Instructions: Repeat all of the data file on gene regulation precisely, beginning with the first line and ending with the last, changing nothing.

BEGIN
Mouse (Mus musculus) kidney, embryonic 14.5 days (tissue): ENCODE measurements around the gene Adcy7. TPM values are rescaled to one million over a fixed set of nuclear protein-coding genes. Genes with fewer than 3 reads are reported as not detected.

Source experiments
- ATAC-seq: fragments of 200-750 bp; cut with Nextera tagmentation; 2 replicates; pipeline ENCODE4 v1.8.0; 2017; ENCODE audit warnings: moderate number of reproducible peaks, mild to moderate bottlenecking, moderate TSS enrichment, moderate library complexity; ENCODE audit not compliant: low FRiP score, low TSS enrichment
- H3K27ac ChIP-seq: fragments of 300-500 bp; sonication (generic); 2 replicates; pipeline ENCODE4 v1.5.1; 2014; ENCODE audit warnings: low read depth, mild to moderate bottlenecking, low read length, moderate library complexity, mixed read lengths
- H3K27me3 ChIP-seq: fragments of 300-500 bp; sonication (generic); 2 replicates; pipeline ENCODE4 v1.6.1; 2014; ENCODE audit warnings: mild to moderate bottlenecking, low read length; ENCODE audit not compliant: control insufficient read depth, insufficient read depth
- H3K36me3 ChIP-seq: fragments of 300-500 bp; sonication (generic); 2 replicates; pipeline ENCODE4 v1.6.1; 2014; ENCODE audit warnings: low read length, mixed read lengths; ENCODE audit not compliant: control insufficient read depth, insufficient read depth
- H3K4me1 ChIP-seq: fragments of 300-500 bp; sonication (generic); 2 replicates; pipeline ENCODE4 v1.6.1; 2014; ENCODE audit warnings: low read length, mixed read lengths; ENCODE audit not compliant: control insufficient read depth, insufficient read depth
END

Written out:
Mouse (Mus musculus) kidney, embryonic 14.5 days (tissue): ENCODE measurements around the gene Adcy7. TPM values are rescaled to one million over a fixed set of nuclear protein-coding genes. Genes with fewer than 3 reads are reported as not detected.

Source experiments
- ATAC-seq: fragments of 200-750 bp; cut with Nextera tagmentation; 2 replicates; pipeline ENCODE4 v1.8.0; 2017; ENCODE audit warnings: moderate number of reproducible peaks, mild to moderate bottlenecking, moderate TSS enrichment, moderate library complexity; ENCODE audit not compliant: low FRiP score, low TSS enrichment
- H3K27ac ChIP-seq: fragments of 300-500 bp; sonication (generic); 2 replicates; pipeline ENCODE4 v1.5.1; 2014; ENCODE audit warnings: low read depth, mild to moderate bottlenecking, low read length, moderate library complexity, mixed read lengths
- H3K27me3 ChIP-seq: fragments of 300-500 bp; sonication (generic); 2 replicates; pipeline ENCODE4 v1.6.1; 2014; ENCODE audit warnings: mild to moderate bottlenecking, low read length; ENCODE audit not compliant: control insufficient read depth, insufficient read depth
- H3K36me3 ChIP-seq: fragments of 300-500 bp; sonication (generic); 2 replicates; pipeline ENCODE4 v1.6.1; 2014; ENCODE audit warnings: low read length, mixed read lengths; ENCODE audit not compliant: control insufficient read depth, insufficient read depth
- H3K4me1 ChIP-seq: fragments of 300-500 bp; sonication (generic); 2 replicates; pipeline ENCODE4 v1.6.1; 2014; ENCODE audit warnings: low read length, mixed read lengths; ENCODE audit not compliant: control insufficient read depth, insufficient read depth